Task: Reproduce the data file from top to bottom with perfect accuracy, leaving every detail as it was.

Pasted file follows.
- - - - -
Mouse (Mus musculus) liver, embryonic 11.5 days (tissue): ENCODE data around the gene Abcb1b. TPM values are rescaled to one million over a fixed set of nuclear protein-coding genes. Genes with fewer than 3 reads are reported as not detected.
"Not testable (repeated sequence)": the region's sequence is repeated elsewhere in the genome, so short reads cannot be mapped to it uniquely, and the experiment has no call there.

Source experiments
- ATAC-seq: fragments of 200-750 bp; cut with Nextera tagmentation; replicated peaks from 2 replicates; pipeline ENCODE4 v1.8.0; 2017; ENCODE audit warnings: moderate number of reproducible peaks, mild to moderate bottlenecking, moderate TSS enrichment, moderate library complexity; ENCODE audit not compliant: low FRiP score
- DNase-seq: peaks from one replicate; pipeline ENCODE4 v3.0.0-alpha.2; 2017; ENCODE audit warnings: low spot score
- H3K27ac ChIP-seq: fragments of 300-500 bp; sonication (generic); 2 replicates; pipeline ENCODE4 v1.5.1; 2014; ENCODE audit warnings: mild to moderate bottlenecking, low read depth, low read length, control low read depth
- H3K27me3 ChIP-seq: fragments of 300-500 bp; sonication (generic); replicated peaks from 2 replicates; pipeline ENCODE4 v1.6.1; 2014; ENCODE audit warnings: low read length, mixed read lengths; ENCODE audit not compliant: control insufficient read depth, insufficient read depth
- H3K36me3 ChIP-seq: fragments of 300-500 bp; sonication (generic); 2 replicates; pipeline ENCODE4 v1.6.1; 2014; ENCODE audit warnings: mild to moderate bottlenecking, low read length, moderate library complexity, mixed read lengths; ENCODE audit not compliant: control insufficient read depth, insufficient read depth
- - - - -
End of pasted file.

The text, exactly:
Mouse (Mus musculus) liver, embryonic 11.5 days (tissue): ENCODE data around the gene Abcb1b. TPM values are rescaled to one million over a fixed set of nuclear protein-coding genes. Genes with fewer than 3 reads are reported as not detected.
"Not testable (repeated sequence)": the region's sequence is repeated elsewhere in the genome, so short reads cannot be mapped to it uniquely, and the experiment has no call there.

Source experiments
- ATAC-seq: fragments of 200-750 bp; cut with Nextera tagmentation; replicated peaks from 2 replicates; pipeline ENCODE4 v1.8.0; 2017; ENCODE audit warnings: moderate number of reproducible peaks, mild to moderate bottlenecking, moderate TSS enrichment, moderate library complexity; ENCODE audit not compliant: low FRiP score
- DNase-seq: peaks from one replicate; pipeline ENCODE4 v3.0.0-alpha.2; 2017; ENCODE audit warnings: low spot score
- H3K27ac ChIP-seq: fragments of 300-500 bp; sonication (generic); 2 replicates; pipeline ENCODE4 v1.5.1; 2014; ENCODE audit warnings: mild to moderate bottlenecking, low read depth, low read length, control low read depth
- H3K27me3 ChIP-seq: fragments of 300-500 bp; sonication (generic); replicated peaks from 2 replicates; pipeline ENCODE4 v1.6.1; 2014; ENCODE audit warnings: low read length, mixed read lengths; ENCODE audit not compliant: control insufficient read depth, insufficient read depth
- H3K36me3 ChIP-seq: fragments of 300-500 bp; sonication (generic); 2 replicates; pipeline ENCODE4 v1.6.1; 2014; ENCODE audit warnings: mild to moderate bottlenecking, low read length, moderate library complexity, mixed read lengths; ENCODE audit not compliant: control insufficient read depth, insufficient read depth